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The Battle of the Brave Supports Veterans

In honor of Veterans Day weekend, Corvallis and University of Washington amateur boxers squared off Friday, Nov. 7, in the Battle of the Brave, a charity event hosted by the Corvallis and Oregon State University boxing clubs. The battle is the clubs’ way of contributing to a larger movement to support the retired armed forces.

Boxers went toe to toe at the Life Community Church in a professional, Las Vegas-style setting, with proceeds from the event going to charity aiding veterans.

Each fight lasted three exciting rounds, testing the boxers’ stamina and their will to come out on top.

Caleb Lau, OSU boxing club president, gladly took the chance to offer the club’s support and hopes that, in the future, the university’s boxing club can do even more for good causes.

“We just have a lot of people in the military and ROTC in our program, and we really just wanted to do something for the community,” said Lau, a junior in political science. “We’re trying to be more involved with the community, more involved with OSU. Right now, we’re a volunteer student organization, and we’re very much working towards that SSO, that sponsored student organization.”

Lau is involved with ROTC himself and feels veterans affairs are something that can’t be ignored.

“I think these people have given everything to the country. They’ve given us the opportunity so that you don’t have to serve,” Lau said.

The Battle of the Brave took place in the midst of a movement spearheaded by former Corvallis Mayor Julie Manning during the last year of her time in office. Manning began a 10-year campaign in 2013 to provide housing for the homeless, a population with a disproportionate number of veterans.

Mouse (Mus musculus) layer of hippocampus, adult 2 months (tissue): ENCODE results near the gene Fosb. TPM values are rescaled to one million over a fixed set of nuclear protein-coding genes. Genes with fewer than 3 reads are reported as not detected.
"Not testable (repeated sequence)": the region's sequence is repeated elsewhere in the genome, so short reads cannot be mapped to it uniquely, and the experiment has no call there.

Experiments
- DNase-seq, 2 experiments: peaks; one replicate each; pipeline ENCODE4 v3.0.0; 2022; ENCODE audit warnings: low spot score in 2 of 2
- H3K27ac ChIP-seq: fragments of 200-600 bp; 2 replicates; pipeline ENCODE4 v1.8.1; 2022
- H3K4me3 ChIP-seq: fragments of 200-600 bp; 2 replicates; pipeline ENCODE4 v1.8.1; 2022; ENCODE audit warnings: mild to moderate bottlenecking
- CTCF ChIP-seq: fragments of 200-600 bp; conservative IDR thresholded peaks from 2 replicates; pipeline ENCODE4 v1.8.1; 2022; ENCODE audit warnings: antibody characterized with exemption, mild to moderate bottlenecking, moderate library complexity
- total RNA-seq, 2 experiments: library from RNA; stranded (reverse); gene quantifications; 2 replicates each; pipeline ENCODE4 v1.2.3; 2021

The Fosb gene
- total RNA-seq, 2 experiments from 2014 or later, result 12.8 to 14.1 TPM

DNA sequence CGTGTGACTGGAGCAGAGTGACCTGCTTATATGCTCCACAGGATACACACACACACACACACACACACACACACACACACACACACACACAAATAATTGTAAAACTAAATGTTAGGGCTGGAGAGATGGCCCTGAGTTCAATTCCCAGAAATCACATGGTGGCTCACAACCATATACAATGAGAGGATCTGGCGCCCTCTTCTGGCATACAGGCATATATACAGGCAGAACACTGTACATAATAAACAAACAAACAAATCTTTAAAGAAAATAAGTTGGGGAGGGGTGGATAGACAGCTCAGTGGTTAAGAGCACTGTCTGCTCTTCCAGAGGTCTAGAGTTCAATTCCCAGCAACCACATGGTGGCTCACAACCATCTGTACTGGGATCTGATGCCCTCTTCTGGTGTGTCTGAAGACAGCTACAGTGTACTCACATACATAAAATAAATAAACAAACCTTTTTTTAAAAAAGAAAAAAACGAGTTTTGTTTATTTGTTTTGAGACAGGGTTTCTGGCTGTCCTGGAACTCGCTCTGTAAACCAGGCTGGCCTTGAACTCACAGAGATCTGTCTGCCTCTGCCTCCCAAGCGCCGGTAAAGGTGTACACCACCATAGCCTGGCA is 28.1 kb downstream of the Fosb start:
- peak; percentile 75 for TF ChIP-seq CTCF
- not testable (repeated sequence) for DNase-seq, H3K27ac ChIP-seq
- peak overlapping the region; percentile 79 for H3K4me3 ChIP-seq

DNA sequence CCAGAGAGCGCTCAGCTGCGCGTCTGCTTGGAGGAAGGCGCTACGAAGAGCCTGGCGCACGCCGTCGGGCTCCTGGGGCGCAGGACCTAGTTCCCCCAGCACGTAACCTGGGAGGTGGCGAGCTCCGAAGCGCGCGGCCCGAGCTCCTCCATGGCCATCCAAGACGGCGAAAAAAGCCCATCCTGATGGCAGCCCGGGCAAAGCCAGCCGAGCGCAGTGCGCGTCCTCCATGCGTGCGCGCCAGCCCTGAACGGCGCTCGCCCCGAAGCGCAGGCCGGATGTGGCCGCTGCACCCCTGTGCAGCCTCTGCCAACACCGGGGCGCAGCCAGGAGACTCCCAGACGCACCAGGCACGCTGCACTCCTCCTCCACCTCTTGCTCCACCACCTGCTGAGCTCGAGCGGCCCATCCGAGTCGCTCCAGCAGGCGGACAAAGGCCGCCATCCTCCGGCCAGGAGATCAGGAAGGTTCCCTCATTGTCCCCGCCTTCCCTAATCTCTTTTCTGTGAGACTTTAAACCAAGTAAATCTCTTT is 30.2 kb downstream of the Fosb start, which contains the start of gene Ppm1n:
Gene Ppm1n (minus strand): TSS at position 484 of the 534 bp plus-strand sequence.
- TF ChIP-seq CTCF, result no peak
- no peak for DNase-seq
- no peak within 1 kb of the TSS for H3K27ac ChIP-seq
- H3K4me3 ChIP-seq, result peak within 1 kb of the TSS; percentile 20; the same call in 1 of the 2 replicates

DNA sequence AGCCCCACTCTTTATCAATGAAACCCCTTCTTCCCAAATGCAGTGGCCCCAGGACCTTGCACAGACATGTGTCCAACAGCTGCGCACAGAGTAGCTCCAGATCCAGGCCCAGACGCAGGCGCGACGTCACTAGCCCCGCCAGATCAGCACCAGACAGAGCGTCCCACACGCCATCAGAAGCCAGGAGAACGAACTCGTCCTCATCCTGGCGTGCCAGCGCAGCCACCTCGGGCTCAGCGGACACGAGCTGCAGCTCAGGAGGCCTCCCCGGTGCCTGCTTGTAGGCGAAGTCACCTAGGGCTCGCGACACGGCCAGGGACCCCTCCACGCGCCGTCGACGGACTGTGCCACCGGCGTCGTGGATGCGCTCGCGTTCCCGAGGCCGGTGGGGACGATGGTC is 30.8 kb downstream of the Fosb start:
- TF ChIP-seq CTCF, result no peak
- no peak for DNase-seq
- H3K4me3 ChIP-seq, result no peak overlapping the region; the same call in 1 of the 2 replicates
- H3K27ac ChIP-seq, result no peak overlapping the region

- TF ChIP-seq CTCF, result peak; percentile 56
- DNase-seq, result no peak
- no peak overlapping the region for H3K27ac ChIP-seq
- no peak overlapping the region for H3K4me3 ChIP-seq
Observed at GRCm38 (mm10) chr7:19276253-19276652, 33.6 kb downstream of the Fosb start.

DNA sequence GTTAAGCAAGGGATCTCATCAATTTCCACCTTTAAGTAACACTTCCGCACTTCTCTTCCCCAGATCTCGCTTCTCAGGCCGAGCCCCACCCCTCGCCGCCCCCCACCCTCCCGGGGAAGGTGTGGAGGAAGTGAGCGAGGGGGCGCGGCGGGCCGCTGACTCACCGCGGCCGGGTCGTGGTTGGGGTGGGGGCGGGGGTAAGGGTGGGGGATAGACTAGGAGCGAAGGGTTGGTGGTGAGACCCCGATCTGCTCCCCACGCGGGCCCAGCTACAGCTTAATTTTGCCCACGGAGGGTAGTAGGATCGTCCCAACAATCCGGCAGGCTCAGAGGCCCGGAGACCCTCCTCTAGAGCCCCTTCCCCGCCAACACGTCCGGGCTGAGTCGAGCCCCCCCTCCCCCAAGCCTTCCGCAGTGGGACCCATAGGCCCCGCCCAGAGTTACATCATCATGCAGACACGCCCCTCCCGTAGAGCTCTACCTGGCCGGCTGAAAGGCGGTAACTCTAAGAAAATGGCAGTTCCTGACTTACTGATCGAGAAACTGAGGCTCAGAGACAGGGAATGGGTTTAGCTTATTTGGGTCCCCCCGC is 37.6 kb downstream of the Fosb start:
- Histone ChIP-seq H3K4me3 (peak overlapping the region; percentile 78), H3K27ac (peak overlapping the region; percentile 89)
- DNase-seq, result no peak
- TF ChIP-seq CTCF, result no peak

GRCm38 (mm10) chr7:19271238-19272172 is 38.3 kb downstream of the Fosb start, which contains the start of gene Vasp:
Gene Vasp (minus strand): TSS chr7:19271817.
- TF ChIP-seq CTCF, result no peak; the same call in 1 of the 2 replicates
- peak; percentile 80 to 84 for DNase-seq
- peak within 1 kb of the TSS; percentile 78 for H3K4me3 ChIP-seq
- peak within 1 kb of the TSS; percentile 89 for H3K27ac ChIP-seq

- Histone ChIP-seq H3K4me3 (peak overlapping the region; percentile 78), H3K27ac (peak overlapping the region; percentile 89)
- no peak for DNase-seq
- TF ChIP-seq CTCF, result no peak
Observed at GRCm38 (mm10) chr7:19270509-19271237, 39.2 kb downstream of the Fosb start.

Corvallis boxing club coach Dan Dunn said the club’s goal for this school year was inspired by the mayor’s strategy.

“Last year we did food drives and filled the pantry for the college, did a lot of really cool things” Dunn said. “This school year, we wanted to focus on homelessness, children of war vets — any way we can help out the veteran community.”

Dunn said it’s the ability to relate to veterans that makes them important to him.

“For me, it’s easy. I’m a retired army guy. I spent 25 years in the military, so I just retired in 2011,” Dunn said. “All the guys here in uniform, I know almost all of them.”

Dozens of military personnel, many in full uniform, turned up to see the fights. Veteran Jonathan Haynes cheered Oregon’s boxers while dressed entirely in American flag apparel. He said he’s glad to see students getting involved in veterans’ wellbeing.

“It’s a very good thing. Very interesting, and I certainly hope we have a lot more of it,” Haynes said.

Haynes is a former fighter pilot who served in the Air Force from 1965 to 1976.

“I’m happy to see the support being given here,” Haynes said.

Source: Chris Correll, The Daily Barometer

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  • Doctor Mickey Demos November 11, 2014, 6:24 am

    Olympic boxing has deteriorated because of the professional boxing influence. The gradual doing away of the amateur safety rules finally culminating in the abandonment of the head gear in the upcoming International Olympics put the nail in the coffin of “all” boxing. What happened to the image of boxers like Gentleman Jim Copbett? Or Jack Dempsey? or Joe Louis? The public really respected these great athletes. When two grown men stare at each other like idiots in front of millions on television for only one purpose – to make a lot of money through an advertising gimmick – boxing has lost the respect of the general public. The only way to salvage the honorable sport of boxing today is intercollegiate boxing with all the safety rules still intact to prevent injury.